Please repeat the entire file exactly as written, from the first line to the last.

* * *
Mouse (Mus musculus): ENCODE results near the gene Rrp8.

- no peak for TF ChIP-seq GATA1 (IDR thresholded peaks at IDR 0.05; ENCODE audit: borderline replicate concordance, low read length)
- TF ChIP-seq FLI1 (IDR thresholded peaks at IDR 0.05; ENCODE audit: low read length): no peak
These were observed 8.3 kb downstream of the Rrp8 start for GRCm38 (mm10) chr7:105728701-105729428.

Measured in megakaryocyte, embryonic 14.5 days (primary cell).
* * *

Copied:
Mouse (Mus musculus): ENCODE results near the gene Rrp8.

- no peak for TF ChIP-seq GATA1 (IDR thresholded peaks at IDR 0.05; ENCODE audit: borderline replicate concordance, low read length)
- TF ChIP-seq FLI1 (IDR thresholded peaks at IDR 0.05; ENCODE audit: low read length): no peak
These were observed 8.3 kb downstream of the Rrp8 start for GRCm38 (mm10) chr7:105728701-105729428.

Measured in megakaryocyte, embryonic 14.5 days (primary cell).